Starks’ reply to Nash was simple: Yes.
Immediately, Nash got on the horn with the only person who could help them, a Canadian chicken breeder named Peter Thiessen.
Back in the late 1980s or early 1990s, another flock of poultrymen sat around a table at a farm in British Columbia. A feed nutritionist slid a newspaper clipping across the table to Thiessen, who ran Thiessen Game Birds in Mount Lehman, B.C. The article was about the legendary poulet de Bresse, and the nutritionist wanted to know why there weren’t birds that good in North America. Thiessen immediately started looking into buying some breeding stock from the French.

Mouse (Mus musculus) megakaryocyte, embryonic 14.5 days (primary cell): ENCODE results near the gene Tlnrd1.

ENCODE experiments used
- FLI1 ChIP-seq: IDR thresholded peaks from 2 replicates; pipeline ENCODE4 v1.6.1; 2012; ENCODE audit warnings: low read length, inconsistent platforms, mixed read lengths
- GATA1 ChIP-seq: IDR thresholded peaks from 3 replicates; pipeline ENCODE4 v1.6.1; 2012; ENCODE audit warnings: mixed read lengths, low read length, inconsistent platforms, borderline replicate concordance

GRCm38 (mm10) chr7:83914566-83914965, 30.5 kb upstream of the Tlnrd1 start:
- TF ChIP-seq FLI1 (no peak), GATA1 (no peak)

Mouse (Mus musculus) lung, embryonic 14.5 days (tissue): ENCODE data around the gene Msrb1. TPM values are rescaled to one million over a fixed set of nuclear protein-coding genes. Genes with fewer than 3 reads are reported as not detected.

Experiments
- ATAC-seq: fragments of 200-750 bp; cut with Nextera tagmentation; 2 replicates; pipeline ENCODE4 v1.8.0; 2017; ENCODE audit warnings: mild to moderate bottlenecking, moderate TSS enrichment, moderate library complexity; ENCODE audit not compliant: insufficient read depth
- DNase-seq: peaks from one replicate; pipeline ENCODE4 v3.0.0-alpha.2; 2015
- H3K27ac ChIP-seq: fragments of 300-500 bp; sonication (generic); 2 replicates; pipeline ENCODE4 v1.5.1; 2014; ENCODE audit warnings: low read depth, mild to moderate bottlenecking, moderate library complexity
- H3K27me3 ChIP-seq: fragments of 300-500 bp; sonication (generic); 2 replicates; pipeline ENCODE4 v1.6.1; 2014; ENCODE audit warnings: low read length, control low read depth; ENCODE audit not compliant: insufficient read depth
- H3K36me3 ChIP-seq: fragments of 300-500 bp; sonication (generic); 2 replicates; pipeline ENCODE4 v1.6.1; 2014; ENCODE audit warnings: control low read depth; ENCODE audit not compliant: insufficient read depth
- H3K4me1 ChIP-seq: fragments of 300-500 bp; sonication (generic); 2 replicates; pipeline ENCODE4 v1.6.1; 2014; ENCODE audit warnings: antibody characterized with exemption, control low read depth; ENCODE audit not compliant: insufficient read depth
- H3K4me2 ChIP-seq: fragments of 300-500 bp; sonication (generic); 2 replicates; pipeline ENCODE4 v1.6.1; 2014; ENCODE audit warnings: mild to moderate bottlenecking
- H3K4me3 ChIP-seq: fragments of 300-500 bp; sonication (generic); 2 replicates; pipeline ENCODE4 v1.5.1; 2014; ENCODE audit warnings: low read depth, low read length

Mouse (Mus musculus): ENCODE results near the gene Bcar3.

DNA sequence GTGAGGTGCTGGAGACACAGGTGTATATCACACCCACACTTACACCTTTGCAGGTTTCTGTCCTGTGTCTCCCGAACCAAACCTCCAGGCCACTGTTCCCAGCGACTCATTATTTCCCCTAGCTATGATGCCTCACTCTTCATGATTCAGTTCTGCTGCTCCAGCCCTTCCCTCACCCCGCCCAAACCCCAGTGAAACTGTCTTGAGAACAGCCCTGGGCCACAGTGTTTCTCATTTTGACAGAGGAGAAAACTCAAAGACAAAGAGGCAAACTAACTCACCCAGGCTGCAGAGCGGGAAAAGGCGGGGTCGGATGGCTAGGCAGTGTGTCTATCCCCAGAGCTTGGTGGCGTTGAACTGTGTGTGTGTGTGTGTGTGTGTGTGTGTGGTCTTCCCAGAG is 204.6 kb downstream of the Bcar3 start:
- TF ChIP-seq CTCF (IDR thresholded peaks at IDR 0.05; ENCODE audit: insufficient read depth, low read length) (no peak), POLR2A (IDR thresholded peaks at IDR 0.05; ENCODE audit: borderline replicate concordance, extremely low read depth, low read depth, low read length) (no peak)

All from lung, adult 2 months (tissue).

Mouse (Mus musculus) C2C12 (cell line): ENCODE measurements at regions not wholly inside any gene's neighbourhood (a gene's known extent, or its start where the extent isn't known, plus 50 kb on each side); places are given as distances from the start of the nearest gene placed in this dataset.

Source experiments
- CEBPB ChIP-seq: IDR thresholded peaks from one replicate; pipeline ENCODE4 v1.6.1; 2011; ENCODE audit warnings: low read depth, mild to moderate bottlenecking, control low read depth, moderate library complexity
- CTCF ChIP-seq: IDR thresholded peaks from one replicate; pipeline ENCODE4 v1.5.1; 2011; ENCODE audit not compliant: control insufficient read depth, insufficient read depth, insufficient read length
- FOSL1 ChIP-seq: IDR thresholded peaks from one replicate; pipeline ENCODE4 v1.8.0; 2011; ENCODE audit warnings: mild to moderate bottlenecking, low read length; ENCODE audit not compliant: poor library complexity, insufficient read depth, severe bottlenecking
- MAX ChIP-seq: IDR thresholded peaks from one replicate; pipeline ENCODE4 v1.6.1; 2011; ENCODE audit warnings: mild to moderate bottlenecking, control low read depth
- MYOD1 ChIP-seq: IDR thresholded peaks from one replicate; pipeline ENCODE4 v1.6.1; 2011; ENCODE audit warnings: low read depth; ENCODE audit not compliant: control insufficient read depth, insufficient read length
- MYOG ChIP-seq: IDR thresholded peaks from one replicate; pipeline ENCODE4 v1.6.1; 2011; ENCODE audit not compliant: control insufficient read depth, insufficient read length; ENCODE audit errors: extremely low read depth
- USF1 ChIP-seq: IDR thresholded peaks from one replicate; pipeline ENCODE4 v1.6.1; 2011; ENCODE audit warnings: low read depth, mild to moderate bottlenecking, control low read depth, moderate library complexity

“They said ‘Non! Absolutely not,’ ” says Thiessen’s son, David, now owner of his own company, Thiessen Specialty Poultry, “but Dad’s thing was always breeding birds, and he loved it when someone told him he couldn’t do something.”
Unable to purchase a better bird, Peter Thiessen forged ahead to create one. Inspired by the poulet de Bresse, he began to pull the best characteristics from a pool of favorite birds. Asking his son which breeds they used is like asking the CEO of Coca-Cola for their recipe.
“That’s a secret,” says David. “They’re on a list somewhere at my mom’s house. I can tell you that there were 17 different birds crossed to make the breed. There’s a tiny Malaysian chicken bred into this bird; it has blue feet. I believe there’s some Rhode Island Red in there. You’ll have to guess the other 15.”